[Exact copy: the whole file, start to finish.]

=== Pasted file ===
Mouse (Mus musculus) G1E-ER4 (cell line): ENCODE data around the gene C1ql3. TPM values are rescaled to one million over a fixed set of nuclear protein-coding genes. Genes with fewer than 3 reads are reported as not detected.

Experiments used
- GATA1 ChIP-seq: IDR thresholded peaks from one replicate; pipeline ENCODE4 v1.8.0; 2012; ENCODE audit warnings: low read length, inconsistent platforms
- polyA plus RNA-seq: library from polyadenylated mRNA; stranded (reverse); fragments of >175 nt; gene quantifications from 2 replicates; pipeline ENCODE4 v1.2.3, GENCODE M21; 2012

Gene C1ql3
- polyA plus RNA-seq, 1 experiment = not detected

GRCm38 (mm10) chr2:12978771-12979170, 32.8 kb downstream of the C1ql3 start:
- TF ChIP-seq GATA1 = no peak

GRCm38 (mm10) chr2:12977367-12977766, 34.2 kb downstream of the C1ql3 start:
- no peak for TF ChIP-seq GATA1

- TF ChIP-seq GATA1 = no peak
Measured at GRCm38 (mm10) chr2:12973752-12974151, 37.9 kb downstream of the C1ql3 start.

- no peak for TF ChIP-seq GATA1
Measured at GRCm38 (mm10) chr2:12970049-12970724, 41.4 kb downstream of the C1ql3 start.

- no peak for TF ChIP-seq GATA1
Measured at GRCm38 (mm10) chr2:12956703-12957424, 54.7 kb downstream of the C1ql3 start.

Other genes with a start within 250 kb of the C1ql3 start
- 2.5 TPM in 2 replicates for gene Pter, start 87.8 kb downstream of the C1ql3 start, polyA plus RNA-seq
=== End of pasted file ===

Mouse (Mus musculus) G1E-ER4 (cell line): ENCODE data around the gene C1ql3. TPM values are rescaled to one million over a fixed set of nuclear protein-coding genes. Genes with fewer than 3 reads are reported as not detected.

Experiments used
- GATA1 ChIP-seq: IDR thresholded peaks from one replicate; pipeline ENCODE4 v1.8.0; 2012; ENCODE audit warnings: low read length, inconsistent platforms
- polyA plus RNA-seq: library from polyadenylated mRNA; stranded (reverse); fragments of >175 nt; gene quantifications from 2 replicates; pipeline ENCODE4 v1.2.3, GENCODE M21; 2012

Gene C1ql3
- polyA plus RNA-seq, 1 experiment = not detected

GRCm38 (mm10) chr2:12978771-12979170, 32.8 kb downstream of the C1ql3 start:
- TF ChIP-seq GATA1 = no peak

GRCm38 (mm10) chr2:12977367-12977766, 34.2 kb downstream of the C1ql3 start:
- no peak for TF ChIP-seq GATA1

- TF ChIP-seq GATA1 = no peak
Measured at GRCm38 (mm10) chr2:12973752-12974151, 37.9 kb downstream of the C1ql3 start.

- no peak for TF ChIP-seq GATA1
Measured at GRCm38 (mm10) chr2:12970049-12970724, 41.4 kb downstream of the C1ql3 start.

- no peak for TF ChIP-seq GATA1
Measured at GRCm38 (mm10) chr2:12956703-12957424, 54.7 kb downstream of the C1ql3 start.

Other genes with a start within 250 kb of the C1ql3 start
- 2.5 TPM in 2 replicates for gene Pter, start 87.8 kb downstream of the C1ql3 start, polyA plus RNA-seq